Upon information that Major Rogers was travelling thro’ the Country under suspicious circumstances I thought it necessary to have him secured. I therefore sent after him. He was taken at South Amboy and brought up to New York. Upon examination he informed Me that he came from New Hampshire, the Country of his usual Abode, where [he] had left his family; and pretended he was destined to...
In compliance with the request of Congress contained in your favor of the 25 Instant and my promise of Yesterday, I do myself the honor to inform you that the Cost of a Ration according to the Commissary General’s estimate from the 1st of July to the 1st of December will be from 8d. to 8½ York Currency. Having discharged the Obligation I was under in this Instance and finding that many...
I was last night honoured with your favour of the 26 Instant and agreable to your request shall pay proper attention to the Resolves It inclosed. I observe the augmentation Congress have resolved to make to the forces destined for the Northern department & the bounty to be allowed such Soldiers as will Inlist for three years. I hope many good consequences will result from these measures, and...
I had the pleasure of receiving your favor of the 29th early this morning with which you have been pleased to honor me, together with the Resolves for a further augmentation [of] our Army. The Battallion of Germans which Congress have ordered to be raised, will be a Corps of much service, and I am hopefull that such persons will be appointed Officers as will complete their Inlistments with all...
Since I had the honor of addressing you and on the same day, several Ships more arrived within the Hook, making the number that came in then a hundred & Ten, and there remains no doubt of the whole of the Fleet from Hallifax being now here. Yesterday evening fifty of them came up the Bay, and Anchored on the Staten Island side. their views I cannot precisely determine, but am extremely...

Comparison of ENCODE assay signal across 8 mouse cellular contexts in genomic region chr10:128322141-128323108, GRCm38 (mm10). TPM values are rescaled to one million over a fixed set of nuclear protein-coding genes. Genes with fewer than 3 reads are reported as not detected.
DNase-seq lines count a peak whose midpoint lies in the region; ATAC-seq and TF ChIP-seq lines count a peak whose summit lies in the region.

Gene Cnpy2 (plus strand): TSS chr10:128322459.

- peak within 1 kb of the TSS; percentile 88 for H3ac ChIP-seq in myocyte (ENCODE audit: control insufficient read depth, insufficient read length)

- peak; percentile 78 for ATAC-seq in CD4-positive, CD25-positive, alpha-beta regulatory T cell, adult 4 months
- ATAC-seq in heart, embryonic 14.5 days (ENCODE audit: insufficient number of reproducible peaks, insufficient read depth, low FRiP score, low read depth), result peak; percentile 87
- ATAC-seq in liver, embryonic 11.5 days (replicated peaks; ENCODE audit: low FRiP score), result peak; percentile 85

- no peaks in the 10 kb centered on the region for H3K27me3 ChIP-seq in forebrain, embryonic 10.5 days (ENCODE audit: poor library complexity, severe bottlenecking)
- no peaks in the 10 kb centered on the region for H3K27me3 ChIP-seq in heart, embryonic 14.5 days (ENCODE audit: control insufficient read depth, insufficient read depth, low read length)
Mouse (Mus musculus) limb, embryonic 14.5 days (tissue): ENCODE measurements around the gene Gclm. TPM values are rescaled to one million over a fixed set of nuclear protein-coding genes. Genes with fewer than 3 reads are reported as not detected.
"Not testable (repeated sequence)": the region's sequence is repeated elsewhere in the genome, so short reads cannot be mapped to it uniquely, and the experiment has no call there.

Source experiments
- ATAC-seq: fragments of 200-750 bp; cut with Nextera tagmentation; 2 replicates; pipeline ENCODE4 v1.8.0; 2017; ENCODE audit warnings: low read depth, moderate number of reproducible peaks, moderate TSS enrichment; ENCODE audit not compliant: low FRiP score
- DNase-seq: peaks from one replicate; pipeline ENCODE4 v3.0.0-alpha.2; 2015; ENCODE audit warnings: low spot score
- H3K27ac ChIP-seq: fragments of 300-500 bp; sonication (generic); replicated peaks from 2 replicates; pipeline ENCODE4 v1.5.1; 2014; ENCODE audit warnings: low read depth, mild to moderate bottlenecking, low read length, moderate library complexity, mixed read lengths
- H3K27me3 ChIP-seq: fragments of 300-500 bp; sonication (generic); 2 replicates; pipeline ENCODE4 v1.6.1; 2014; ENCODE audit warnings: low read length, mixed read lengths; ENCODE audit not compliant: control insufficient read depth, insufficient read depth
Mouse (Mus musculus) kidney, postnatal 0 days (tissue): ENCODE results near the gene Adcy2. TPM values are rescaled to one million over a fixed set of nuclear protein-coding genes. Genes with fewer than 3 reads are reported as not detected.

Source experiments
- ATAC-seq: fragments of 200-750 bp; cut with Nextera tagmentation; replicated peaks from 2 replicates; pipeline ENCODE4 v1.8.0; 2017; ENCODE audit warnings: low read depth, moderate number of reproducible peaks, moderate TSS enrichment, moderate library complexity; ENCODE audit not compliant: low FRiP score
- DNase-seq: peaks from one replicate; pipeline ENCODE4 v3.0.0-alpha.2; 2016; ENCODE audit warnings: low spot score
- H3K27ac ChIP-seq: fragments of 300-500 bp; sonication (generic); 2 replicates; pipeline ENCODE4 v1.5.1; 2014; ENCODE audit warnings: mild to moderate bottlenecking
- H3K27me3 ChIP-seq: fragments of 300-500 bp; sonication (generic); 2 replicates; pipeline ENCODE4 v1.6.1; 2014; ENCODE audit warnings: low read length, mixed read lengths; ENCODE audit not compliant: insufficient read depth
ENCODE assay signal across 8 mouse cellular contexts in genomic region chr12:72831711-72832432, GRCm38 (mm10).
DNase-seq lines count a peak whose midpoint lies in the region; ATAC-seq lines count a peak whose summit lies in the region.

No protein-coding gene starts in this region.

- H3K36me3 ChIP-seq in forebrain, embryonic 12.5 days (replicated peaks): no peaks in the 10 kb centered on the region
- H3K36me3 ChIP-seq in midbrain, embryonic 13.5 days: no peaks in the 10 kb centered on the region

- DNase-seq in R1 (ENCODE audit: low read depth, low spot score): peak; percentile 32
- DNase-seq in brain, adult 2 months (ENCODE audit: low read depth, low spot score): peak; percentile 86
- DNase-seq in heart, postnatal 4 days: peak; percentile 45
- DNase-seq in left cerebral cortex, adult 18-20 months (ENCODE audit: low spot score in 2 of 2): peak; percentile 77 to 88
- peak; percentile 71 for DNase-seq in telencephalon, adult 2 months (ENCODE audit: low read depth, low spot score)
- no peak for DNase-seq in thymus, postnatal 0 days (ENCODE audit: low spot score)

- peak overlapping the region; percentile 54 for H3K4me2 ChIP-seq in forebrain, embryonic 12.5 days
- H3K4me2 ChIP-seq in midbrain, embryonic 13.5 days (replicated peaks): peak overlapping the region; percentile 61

When I had the honor to address you on the 30th Ulto, I transmitted a Copy of a Letter I had received from a Gentleman, a member of the Honble Genl Court, suggesting the improbability of Succours coming from thence in any reasonable time either for the defence of this place, or to reinforce our Troops engaged in the Canada expedition. I am sorry to Inform you that from a variety of...
This will be handed you by Col. Stevenson whom I have ordered with the captains of the Two Rifle Companies from Maryland to wait on Congress. they will point out such measures as they conceive most likely to advance the raising of the New Rifle Battallion and the persons they think worthy of promotion that have served in the three Companies here agreable to the Inclosed List. I am not...
Congress having resolved to raise a Regiment of Germans to counteract the designs of our Enemies, I must beg leave to recommend to their notice John David Wilpert, now a first Lieutenant in Col. Shee’s Battallion, to the office of Captain in said Regiment. I am personally acquainted with him and know that he Joined the Virginia forces under my command in the year 1754 and continued in service...
I am now to acknowledge the receipt of your two favors of the 4 & 6 Instt which came duly to hand with their Important Inclosures. I perceive that Congress have been employed in deliberating on measures of the most Interesting nature. It is certain that It is not with us to determine in many Instances what consequences will flow from our Counsels, but yet It behoves us to adopt such, as under...
I was honoured with your favor of the 8th Instant by Yesterday morning’s Post with the several Resolves to which you referred my attention. I shall duly regard them, and attempt their execution as far as I am able. By virtue of the discretionary power that Congress were pleased to vest me with, and by advice of such of my General Officers as I have had an opportunity of consulting, I have...